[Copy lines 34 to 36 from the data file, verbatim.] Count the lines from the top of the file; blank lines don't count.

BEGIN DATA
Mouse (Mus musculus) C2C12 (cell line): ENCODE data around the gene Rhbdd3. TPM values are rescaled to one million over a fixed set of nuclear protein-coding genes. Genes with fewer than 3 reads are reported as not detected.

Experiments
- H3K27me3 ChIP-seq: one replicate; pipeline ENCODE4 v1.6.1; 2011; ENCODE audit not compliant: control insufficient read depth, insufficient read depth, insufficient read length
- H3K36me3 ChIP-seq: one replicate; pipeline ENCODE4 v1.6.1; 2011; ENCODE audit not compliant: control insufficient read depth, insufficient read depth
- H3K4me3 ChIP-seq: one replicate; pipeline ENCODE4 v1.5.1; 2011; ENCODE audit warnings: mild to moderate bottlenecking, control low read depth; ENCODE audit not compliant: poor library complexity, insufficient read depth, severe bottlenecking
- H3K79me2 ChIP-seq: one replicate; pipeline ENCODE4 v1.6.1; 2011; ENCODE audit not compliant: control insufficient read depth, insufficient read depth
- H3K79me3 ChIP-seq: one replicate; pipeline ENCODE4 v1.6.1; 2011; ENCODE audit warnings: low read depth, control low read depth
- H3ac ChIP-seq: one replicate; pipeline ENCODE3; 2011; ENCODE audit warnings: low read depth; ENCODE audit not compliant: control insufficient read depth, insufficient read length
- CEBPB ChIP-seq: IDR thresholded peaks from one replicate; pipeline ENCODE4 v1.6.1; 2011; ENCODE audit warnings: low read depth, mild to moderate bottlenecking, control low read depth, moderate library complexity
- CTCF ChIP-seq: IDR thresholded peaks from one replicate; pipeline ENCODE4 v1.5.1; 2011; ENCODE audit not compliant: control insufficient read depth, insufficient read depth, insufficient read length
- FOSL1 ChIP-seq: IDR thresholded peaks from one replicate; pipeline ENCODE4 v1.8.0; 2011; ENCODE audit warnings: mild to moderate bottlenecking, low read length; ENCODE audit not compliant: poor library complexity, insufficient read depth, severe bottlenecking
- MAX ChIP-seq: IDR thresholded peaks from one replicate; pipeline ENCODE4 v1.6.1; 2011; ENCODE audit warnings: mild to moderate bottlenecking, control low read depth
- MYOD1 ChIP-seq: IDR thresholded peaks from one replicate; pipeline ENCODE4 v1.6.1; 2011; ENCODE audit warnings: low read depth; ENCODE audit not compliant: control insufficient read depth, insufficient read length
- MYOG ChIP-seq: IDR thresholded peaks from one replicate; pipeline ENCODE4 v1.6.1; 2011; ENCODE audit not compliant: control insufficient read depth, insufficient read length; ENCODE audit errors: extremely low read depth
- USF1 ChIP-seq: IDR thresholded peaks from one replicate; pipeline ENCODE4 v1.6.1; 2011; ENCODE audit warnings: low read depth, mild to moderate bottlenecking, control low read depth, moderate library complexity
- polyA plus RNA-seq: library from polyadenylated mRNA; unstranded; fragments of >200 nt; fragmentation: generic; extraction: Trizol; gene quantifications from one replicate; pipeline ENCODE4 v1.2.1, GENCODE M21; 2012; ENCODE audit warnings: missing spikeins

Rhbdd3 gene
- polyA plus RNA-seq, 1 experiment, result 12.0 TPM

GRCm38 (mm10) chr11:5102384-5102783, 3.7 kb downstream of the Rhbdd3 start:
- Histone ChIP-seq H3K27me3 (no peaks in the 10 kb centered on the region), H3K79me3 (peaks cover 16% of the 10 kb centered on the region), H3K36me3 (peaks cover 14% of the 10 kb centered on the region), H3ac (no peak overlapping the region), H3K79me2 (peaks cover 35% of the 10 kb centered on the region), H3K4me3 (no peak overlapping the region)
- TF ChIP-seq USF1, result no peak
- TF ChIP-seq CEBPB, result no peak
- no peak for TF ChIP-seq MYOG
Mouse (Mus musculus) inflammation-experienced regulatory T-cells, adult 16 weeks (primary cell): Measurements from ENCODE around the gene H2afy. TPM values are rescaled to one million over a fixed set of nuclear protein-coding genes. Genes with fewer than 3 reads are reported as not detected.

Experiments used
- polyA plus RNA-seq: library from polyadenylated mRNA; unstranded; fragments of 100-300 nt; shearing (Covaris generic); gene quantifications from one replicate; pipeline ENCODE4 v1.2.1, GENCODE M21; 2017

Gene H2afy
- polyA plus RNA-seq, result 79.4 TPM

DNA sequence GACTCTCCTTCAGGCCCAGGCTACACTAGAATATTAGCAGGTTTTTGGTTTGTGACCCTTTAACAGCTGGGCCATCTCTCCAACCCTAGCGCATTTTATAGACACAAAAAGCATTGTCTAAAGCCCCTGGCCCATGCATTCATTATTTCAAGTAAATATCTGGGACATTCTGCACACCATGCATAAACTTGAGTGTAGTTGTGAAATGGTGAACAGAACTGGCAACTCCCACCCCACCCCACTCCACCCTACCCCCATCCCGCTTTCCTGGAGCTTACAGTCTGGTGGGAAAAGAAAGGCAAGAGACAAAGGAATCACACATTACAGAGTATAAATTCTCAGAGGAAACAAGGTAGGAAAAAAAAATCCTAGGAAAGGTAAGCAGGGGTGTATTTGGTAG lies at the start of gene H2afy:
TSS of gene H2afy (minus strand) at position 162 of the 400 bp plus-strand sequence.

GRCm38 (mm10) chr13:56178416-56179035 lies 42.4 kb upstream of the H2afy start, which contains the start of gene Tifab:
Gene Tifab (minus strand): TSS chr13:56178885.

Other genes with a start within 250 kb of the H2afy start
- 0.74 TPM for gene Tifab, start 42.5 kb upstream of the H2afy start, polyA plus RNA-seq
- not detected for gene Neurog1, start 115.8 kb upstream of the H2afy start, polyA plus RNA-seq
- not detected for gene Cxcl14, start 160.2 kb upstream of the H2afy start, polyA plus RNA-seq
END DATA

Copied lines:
- 0.74 TPM for gene Tifab, start 42.5 kb upstream of the H2afy start, polyA plus RNA-seq
- not detected for gene Neurog1, start 115.8 kb upstream of the H2afy start, polyA plus RNA-seq
- not detected for gene Cxcl14, start 160.2 kb upstream of the H2afy start, polyA plus RNA-seq